Yet the glory days of the Cowboys were again beginning to dim as free agency, age and injuries began taking their toll. The Cowboys went 6-10 in 1997, with discipline and off-field problems becoming major distractions.

As a result, Switzer resigned as head coach in January 1998 and former Steelers offensive coordinator Chan Gailey was hired to take his place.

Gailey led the team to a 10-6 record in 1998 and an NFC East championship, but was let go after an 8-8 playoff season in 1999, becoming the first Cowboys coach who did not win a Super Bowl.

Nonetheless, the Cowboys posted more wins in the 1990s than any other NFL team.

 

2000s

Defensive coordinator Dave Campo was promoted to head coach, but he could only post three consecutive 5-11 seasons.

Many fans and media were beginning to blame Jerry Jones for the team's ills, noting that he refused to hire a strong coach or general manager, preferring to hire coaches who did not want to be involved with personnel duties so that Jones himself, as GM, could manage them.

Jones then lured Bill Parcells out of retirement to coach the Cowboys. The Cowboys became the surprise team of the 2003 season, posting a 10-6 record and a playoff berth by having the best overall defense in the NFL.

However, during the next two seasons, the Parcells-led Cowboys missed the playoffs. The Cowboys then finished an up-and-down 2006 season with a 9-7 record and a playoff appearance, but after a last second loss in the Wild Card Game against the Seattle Seahawks, Parcells retired and was succeeded by Wade Phillips.[11]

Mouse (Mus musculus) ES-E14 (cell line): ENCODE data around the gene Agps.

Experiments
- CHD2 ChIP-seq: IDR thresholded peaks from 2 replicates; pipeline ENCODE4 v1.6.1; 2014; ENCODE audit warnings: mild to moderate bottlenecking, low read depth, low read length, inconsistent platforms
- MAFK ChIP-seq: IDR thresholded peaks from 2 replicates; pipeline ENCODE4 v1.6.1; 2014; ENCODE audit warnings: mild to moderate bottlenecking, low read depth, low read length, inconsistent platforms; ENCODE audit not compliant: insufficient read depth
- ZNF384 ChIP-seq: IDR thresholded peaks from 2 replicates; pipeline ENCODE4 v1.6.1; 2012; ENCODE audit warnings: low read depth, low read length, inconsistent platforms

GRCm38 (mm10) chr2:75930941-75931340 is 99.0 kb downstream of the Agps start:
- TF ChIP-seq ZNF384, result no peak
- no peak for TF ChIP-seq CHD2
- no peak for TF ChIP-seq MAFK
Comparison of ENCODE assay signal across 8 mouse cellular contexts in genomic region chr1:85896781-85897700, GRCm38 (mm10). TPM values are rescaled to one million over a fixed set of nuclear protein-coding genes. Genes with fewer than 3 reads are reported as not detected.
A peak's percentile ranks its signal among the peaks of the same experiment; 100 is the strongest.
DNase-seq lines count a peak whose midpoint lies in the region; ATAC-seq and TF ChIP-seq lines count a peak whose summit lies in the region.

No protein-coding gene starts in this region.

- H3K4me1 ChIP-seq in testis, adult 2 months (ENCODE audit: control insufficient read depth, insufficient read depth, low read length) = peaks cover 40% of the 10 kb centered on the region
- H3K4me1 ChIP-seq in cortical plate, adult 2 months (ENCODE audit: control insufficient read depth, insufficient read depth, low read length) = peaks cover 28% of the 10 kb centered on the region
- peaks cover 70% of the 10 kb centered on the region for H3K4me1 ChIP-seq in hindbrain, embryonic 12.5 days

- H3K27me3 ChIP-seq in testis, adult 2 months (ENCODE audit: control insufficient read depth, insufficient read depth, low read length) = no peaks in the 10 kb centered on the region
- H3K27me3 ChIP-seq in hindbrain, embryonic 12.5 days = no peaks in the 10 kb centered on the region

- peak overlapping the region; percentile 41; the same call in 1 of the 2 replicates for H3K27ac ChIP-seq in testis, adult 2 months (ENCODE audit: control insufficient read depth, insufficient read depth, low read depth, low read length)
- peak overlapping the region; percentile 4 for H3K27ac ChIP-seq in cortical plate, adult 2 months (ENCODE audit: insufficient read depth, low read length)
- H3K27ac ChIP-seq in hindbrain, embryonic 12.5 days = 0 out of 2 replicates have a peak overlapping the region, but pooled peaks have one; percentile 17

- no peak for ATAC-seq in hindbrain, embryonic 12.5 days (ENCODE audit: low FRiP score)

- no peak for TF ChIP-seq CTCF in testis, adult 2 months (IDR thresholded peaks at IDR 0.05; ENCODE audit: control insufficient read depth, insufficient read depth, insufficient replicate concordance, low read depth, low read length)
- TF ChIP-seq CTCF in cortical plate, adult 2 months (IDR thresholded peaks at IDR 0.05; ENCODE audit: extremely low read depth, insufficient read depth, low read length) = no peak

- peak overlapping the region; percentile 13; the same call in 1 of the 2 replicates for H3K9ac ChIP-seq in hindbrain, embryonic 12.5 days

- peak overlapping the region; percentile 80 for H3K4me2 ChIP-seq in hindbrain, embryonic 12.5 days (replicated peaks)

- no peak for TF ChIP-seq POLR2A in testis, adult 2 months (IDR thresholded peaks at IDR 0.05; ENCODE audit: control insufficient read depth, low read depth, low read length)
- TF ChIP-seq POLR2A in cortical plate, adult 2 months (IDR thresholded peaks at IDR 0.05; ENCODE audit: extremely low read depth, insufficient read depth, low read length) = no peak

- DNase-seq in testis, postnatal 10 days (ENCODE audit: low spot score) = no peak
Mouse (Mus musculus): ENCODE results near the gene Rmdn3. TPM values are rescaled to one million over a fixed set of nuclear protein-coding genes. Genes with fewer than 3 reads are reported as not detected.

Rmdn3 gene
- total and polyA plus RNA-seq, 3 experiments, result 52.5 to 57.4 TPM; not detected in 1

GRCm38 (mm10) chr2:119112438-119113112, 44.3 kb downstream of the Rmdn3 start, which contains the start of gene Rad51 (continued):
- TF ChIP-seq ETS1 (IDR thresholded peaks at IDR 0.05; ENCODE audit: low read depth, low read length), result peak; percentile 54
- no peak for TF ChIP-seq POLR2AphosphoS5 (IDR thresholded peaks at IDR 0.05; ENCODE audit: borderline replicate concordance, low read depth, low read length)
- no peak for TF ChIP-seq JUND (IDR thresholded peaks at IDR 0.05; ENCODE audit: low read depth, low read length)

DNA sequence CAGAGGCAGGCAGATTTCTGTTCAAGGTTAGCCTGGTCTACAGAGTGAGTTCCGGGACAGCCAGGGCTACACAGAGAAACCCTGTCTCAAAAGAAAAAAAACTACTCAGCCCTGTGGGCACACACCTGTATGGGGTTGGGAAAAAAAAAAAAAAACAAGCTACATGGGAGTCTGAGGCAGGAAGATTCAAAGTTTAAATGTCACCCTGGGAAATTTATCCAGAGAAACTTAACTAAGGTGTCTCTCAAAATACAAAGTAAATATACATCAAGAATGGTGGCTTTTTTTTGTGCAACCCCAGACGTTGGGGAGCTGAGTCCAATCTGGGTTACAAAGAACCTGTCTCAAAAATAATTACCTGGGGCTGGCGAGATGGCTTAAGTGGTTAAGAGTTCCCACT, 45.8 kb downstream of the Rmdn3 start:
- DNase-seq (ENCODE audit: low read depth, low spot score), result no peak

In his first season as head coach, Phillips and his coaching staff led the franchise to its best seasonal start ever, a conference-best 13-3 record, and the franchise's 16th NFC East championship title, the most of any team in that division. (Washington, New York and Philadelphia are tied for second with seven championships each.)[12]

The Cowboys were eliminated by the (eventual Super Bowl Champion) Giants in the divisional round of the playoffs, the first NFC #1 seed to so falter since the 1990 playoff re-alignment.*(taken from Wikipedia)

Now, those indicators tend to show, despite the criticisms levied against the owner and GM, Jerry Jones, his organization has continued to progress continually back to the top levels of successes in the NFL, on a basis of wins and losses. That is a strong indicator of team directions.

On the specific consideration of specific control of the team, Jerry showed the entire world that he was not afraid to give full controls to a strong figurehead. He did this when he lured Bill Parcells out of retirement to head his Cowboy organization.

Under the direct leadership, control, and player acquisition of Bill Parcells, the team gained strengths, yet lacked post-season successes as an organization.

This was an indicator that Jerry Jones alone was not the mediating factor in a lack of successes here.

Further, the Dallas franchises' greatest win season, 13-3, occurred under the leadership of Wade Phillips following the departure of Bill Parcells. The nucleus of that Parcells' lead team, the 13 All Pro players were not enough alone, to reach the desired results in the playoffs.

That team was beaten by a strongly motivated and talented Giant team that grew to be the strongest team in the field over the course of that Super Bowl push.

The failure of this team was not more to the lack of talent, leadership of it's head coach, or it's owner and GM, Jerry Jones-but more to the direct accomplishments of those same New York Giants.